I remember the day pretty clearly, I set out to run in my first ever high school state championships when I was only in middle school. I was seeded 11th out of 16 and was not expected to win or place in the 400m. Even though the race was in my hometown, I hardly knew anybody in the arena apart from my family and coach, and I was the only person from my team to compete. I felt like an impostor. And I was going in blind.
Yet, that didn’t stop me from winning the New York State Championship title as a 14 year old 8th grader.
Fast forward 10 years, and I find myself in the same situation. Yesterday marked my final month in Durham, and 2 months from now I’ll be in Nigeria embarking on my Fulbright adventure. These days are getting very real and no matter how hard I “train” and try to learn, I am quickly realizing how little I know about the Yoruba language, culture, and people compared to what I think I’m supposed to know. I’ve also been struggling with huge writer’s block when writing my research protocol. I feel like an impostor.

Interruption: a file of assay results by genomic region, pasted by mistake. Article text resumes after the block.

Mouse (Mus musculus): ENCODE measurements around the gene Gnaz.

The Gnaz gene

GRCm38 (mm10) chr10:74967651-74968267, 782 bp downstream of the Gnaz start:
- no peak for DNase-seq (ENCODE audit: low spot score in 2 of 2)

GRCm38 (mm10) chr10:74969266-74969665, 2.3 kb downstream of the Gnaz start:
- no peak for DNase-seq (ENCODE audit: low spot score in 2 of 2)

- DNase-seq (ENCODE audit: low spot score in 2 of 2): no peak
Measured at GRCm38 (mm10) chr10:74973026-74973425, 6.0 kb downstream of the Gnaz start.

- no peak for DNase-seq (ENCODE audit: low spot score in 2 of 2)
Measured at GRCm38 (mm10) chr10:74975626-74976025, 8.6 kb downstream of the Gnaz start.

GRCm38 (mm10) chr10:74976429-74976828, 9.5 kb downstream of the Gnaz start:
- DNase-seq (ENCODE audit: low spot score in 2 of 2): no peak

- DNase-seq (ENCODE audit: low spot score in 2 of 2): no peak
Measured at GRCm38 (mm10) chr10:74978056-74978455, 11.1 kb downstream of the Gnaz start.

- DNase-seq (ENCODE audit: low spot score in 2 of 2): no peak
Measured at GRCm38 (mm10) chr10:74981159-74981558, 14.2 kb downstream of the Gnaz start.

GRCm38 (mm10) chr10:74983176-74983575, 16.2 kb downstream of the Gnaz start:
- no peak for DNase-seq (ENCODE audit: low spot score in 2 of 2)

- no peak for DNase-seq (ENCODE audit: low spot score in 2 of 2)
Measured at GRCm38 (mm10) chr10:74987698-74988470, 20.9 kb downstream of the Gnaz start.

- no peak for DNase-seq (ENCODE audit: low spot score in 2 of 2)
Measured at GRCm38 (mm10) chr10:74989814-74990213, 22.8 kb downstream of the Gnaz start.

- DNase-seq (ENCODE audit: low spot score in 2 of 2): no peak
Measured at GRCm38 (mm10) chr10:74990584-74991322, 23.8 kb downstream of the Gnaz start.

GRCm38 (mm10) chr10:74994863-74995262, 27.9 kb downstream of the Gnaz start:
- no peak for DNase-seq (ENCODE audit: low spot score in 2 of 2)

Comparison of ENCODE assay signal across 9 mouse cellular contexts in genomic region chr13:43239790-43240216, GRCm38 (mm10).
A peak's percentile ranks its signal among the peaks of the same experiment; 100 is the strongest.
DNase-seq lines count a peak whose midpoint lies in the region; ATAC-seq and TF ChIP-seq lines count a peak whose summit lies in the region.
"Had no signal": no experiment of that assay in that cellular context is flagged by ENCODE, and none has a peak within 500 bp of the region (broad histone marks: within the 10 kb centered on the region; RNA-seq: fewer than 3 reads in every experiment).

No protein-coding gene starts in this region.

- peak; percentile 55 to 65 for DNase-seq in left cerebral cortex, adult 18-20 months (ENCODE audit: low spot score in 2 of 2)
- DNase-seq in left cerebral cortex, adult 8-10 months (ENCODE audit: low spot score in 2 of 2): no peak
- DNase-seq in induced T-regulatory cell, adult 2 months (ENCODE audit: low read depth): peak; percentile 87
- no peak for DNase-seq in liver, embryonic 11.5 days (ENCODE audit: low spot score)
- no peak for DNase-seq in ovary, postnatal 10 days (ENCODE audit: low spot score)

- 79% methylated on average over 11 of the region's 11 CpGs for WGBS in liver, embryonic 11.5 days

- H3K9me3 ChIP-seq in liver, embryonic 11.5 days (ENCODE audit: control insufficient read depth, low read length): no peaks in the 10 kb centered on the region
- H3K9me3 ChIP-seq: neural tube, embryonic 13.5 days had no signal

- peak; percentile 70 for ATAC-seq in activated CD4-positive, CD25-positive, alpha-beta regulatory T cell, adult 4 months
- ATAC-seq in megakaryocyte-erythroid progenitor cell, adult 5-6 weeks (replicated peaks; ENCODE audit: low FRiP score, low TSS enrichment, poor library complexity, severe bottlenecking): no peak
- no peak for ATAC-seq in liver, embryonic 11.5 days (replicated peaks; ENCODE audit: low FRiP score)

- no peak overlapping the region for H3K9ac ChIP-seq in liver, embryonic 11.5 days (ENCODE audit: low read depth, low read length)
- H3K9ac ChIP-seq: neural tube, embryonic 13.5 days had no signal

Then I thought about my 14 year old self.
I realized that it is okay to not know everything when I get there. It’s okay to ask questions. And in a country where I won’t know anybody except my research professor and a few individuals I met on social media, it’s okay to form relationships while in Nigeria. Sometimes the best things in life happen when you don’t know what lies ahead. It’s okay to go in blind.
My Fulbright experience is going to be like a 400m sprint: long and hard at times, but well worth the race. I’m ready to push away the self doubts, step into the starting blocks, and get ready for another life changing run.